U.S. Rep. Bill McCollum returned earlier this month from his five-day adventure in the jungles of South America convinced the U.S. should spend billions of dollars more than the $15.1 billion a year it already spends fighting the war on drugs.
But as McCollum, a Republican from Longwood, prepares a plan exhorting the government to buy planes and high-tech equipment for Colombia, Peru and Bolivia, the National Institute for Drug Abuse (NIDA) and Congress' own research arm, the U.S. General Accounting Office (GAO), are urging more emphasis on drug education and treatment programs.
Under McCollum's sketchy plan, Congress will fund "several billion dollars a year for a couple of years" for vehicles, planes and high-tech intelligence primarily for use by foreign governments in Peru, Colombia and Bolivia.
"We aren't waging a war. We're waging a series of skirmishes," says McCollum.
Not surprisingly, after huddling in early December with U.S. drug officials and high-ranking officials in the three countries, McCollum was confident that such an investment, coupled with a coordinated strategy, would enable drug warriors to cut by 50 percent the amount of cocaine, heroin and marijuana dodging interdiction efforts and finding its way into the U.S. And he is confident that Americans will agree with him.
"If this is within any range that is possible, most people would believe this should be done," says McCollum, whose trip apparently included meetings with such highly classified drug officials that several lines were obscured from his itinerary before it was shared with Orlando Weekly.
While McCollum also supports drug-treatment programs, he says more emphasis needs to be placed on fighting the drug war overseas. "Getting some people off drugs is not having any material impact on how people get on them," he says.
But research findings released on Dec. 15 by NIDA show that at least four types of drug-abuse treatment can be extremely effective in reducing drug use. Also, the study found that treatment programs reduce criminal acts by drug users, while improving their success in holding down full-time jobs.
The study tracked 10,000 drug abusers in nearly 100 treatment programs in 11 cities from 1991-1993 who had enrolled in outpatient methadone treatment or drug-free behavioral treatment or long- or short-term residential treatment programs.
Among the findings: Methadone treatment cut heroin use by 70 percent. And, a year after beginning treatment, drug users in residential and out-patient treatment were half as likely to use cocaine at least once a week.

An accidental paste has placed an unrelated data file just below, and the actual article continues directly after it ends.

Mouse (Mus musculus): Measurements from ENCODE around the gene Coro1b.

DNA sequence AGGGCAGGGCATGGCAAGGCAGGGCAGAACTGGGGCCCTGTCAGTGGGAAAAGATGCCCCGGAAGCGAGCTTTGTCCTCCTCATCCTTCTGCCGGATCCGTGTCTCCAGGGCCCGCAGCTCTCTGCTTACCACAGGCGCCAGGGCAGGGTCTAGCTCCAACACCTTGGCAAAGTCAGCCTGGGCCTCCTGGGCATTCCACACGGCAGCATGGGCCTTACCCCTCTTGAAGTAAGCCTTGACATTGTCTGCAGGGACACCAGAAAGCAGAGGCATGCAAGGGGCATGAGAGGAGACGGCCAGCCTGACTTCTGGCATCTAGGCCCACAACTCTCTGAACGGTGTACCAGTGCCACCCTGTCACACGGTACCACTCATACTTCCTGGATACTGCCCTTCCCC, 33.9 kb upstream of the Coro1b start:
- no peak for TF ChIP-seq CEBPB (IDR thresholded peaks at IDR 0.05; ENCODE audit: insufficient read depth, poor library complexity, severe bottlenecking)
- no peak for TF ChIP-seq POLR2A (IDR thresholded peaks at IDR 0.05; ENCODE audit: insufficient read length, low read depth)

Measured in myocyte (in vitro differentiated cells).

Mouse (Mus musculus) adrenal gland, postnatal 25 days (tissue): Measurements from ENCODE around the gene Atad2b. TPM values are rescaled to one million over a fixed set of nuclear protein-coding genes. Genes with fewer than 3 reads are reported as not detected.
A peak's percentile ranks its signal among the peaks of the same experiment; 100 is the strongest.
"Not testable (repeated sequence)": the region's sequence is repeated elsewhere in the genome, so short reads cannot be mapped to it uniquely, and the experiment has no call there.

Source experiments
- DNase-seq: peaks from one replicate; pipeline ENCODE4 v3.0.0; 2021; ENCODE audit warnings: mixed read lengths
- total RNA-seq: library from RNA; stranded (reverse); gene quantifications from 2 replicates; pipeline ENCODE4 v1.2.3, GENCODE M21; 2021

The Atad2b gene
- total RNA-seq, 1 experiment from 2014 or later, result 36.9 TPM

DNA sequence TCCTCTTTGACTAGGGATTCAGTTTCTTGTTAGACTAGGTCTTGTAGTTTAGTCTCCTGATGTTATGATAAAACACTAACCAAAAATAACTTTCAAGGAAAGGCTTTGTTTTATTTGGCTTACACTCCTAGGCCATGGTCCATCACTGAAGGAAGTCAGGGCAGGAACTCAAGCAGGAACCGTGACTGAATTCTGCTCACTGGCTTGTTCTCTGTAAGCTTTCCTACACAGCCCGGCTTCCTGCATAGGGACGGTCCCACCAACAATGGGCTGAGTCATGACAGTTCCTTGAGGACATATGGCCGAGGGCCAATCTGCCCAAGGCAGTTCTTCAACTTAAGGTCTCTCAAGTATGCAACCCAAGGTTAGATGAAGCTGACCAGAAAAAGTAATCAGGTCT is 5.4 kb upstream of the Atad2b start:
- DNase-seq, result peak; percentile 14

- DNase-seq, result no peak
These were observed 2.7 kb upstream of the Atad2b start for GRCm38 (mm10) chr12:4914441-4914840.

"In addition to significant reductions in drug use, treatment also led to significant improvements in other aspects of patients' lives, including their abilities to function in their families and communities," says Dr. Alan I. Leshner, Director of NIDA, which funded the study.
McCollum's resolve to bolster overseas drug-war funding also seems at odds with two GAO reports.
In February 1997, the GAO noted the U.S. government had spent $20 billion on the drug war in the past decade, but "illegal drugs still flood the United States." Among the reasons: highly sophisticated drug cartels had become "increasingly resourceful in corrupting the countries' institutions."
Asked about this, McCollum indicated he was confident the U.S. could control the use of the equipment and attested to the integrity of the officials. He downplayed the problems of Peruvian President Alberto Fujimori in controlling the military and dealing with human-rights complaints. "Fujimori has done a great deal to cooperate with us," McCollum says.
Drug education and treatment also were alternatives outlined in a March 14 GAO report, which noted rising levels of drug use among American youth despite interdiction efforts. The report suggested research -- like the NIDA study -- "should help policymakers better focus efforts and resources in an overall drug-control strategy."
Also, as it had in the February report, the GAO emphasized the need for the Office of National Drug Control Policy, which is supposed to coordinate the war on drugs, to establish methods for measuring its progress and evaluating the contributions of the multitude of government agencies involved.
In late January, President Clinton is expected to submit his budget proposal. This will start congressional debates on a wide range of issues, including whether to reauthorize the law that created the cabinet post of drug czar during the Reagan administration. Central to this debate will be how much emphasis should be placed on treatment and education of youth and drug users in America versus combating the production and transportation of drugs from South America through the purchase of planes and high-tech detection equipment entrusted to South American governments.
"The effort to combat substance abuse has to be fought on both fronts. No matter how strenuous our interdiction efforts are, if there is a significant demand, these substances will find their way into the U.S.," says Dave Kohn, spokesman for U.S. Rep. John Porter, a Republican from Illinois, who chairs the House subcommittee that recommends funding for drug treatment and education and sits on the House Committee on Appropriations.
"Since the inception of the war on drugs, we've put a lot of emphasis on interdiction. Is enough being done on the other side?" Porter's spokesman says. "We ought to allocate in an equitable fashion."